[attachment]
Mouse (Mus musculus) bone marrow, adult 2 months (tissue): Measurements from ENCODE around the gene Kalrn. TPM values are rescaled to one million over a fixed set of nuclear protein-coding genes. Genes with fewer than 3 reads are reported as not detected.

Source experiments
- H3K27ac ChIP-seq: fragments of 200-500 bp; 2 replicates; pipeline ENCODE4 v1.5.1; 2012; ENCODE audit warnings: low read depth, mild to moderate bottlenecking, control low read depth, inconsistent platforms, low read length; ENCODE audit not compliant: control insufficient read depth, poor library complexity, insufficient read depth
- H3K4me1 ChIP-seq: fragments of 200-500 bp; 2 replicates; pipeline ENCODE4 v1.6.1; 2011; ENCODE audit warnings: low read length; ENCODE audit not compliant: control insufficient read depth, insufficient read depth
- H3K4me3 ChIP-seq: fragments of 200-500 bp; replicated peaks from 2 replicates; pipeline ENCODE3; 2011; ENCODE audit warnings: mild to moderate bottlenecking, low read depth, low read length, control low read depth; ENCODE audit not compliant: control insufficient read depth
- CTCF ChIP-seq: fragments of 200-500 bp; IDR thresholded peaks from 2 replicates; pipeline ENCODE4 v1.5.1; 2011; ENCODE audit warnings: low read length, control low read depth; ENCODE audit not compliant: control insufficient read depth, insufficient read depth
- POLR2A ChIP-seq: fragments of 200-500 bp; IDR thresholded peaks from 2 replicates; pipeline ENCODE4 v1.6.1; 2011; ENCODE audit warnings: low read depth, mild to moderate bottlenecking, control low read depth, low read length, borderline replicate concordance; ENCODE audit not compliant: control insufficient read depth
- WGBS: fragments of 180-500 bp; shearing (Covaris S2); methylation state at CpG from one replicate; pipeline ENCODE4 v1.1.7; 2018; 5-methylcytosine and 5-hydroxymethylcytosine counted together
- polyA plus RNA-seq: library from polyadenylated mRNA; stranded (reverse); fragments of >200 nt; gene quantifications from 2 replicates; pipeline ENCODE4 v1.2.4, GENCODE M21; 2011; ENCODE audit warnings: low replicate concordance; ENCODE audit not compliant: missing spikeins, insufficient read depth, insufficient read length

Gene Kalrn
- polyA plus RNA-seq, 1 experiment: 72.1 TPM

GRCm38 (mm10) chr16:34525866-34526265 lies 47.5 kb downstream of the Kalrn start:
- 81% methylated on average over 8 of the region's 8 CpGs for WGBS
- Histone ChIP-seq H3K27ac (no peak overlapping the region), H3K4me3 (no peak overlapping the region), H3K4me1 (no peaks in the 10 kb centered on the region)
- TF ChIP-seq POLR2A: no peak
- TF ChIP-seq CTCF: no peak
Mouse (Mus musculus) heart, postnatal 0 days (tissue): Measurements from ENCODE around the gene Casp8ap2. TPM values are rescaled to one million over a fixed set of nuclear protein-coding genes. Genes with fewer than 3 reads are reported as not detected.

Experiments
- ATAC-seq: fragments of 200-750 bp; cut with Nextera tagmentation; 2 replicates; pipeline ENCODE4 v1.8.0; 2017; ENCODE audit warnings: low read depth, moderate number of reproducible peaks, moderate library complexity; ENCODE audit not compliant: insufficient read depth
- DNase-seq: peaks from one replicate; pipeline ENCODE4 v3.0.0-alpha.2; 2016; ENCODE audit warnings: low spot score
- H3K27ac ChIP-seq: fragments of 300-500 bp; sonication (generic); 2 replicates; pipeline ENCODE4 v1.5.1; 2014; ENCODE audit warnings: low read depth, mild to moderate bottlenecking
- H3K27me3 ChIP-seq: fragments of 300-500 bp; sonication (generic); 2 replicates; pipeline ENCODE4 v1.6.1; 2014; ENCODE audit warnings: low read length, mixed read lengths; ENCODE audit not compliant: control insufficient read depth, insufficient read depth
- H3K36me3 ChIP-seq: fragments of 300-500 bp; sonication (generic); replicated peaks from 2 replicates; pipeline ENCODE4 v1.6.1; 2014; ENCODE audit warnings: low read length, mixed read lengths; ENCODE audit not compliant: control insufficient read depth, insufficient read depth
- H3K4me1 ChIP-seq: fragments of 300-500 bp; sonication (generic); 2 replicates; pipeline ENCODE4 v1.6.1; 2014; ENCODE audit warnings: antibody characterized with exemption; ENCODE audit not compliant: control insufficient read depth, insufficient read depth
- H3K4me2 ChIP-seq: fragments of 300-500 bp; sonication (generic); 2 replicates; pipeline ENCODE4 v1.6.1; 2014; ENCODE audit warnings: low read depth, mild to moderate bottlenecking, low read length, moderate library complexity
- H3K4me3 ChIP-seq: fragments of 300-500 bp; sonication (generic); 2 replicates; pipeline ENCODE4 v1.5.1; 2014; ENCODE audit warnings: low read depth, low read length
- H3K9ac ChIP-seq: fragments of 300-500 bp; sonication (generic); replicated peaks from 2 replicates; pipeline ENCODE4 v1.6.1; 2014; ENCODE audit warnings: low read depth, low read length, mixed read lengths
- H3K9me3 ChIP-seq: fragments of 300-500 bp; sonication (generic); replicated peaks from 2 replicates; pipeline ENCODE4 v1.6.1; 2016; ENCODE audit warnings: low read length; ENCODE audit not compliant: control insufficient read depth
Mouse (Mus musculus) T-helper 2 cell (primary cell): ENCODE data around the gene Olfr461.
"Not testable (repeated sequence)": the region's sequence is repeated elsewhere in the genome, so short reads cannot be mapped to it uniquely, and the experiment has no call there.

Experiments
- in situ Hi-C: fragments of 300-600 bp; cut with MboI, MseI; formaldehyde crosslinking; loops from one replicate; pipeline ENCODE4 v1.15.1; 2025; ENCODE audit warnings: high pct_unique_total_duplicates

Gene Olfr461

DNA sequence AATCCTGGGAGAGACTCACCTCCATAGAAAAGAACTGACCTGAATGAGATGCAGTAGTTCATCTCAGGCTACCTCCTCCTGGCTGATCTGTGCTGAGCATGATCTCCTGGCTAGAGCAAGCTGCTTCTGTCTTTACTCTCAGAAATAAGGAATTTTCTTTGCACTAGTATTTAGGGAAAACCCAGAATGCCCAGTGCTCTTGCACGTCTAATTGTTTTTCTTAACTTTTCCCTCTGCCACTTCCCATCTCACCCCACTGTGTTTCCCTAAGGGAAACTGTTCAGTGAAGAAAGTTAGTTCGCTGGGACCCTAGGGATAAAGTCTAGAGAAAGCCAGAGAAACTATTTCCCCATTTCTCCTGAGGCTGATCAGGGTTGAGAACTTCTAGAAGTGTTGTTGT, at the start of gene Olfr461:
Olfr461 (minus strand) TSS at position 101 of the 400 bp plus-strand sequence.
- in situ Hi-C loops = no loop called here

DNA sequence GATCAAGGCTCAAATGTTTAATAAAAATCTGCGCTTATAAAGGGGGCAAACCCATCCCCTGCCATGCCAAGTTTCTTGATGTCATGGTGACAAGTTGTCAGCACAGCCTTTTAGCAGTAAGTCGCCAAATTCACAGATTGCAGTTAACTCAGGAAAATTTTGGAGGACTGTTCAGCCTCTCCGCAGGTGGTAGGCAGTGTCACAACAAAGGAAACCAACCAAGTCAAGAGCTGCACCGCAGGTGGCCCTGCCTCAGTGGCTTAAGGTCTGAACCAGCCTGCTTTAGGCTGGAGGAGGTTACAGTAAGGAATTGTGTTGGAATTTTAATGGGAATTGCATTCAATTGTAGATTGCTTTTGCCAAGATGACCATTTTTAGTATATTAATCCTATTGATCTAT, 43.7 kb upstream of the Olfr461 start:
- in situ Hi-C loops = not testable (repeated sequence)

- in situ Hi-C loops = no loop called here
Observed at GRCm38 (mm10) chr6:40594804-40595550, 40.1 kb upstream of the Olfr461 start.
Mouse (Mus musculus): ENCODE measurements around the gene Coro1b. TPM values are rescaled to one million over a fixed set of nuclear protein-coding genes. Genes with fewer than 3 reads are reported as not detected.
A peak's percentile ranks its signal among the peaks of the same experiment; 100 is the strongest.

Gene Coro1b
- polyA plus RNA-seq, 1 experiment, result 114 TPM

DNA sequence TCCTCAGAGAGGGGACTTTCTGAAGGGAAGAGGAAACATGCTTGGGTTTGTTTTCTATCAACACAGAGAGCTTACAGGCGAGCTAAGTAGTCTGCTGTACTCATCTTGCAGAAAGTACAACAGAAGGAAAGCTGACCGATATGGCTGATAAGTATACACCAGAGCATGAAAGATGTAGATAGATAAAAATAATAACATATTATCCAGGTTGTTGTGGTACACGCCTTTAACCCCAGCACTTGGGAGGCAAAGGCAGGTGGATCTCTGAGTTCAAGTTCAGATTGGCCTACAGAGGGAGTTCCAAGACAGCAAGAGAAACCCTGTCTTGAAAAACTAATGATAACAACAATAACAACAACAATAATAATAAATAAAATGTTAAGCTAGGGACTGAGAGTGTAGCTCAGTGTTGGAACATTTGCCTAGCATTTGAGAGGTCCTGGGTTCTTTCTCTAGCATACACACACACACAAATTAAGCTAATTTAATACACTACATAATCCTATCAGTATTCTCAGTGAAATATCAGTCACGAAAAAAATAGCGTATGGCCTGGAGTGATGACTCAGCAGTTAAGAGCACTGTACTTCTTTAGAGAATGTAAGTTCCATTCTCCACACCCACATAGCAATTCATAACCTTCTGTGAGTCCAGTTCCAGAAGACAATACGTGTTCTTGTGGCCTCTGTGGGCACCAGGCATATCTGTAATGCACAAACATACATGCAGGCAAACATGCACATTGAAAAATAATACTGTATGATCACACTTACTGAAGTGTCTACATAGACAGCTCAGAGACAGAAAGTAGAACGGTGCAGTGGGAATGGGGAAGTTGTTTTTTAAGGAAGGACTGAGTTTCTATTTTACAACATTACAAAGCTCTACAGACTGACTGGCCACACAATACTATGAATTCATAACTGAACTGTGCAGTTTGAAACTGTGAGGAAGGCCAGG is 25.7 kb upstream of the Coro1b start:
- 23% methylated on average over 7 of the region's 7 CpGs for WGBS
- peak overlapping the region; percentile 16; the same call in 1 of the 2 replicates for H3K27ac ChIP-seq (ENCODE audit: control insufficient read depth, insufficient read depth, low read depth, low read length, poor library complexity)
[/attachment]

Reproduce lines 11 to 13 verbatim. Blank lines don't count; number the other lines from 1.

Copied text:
- polyA plus RNA-seq, 1 experiment: 72.1 TPM

GRCm38 (mm10) chr16:34525866-34526265 lies 47.5 kb downstream of the Kalrn start:
- 81% methylated on average over 8 of the region's 8 CpGs for WGBS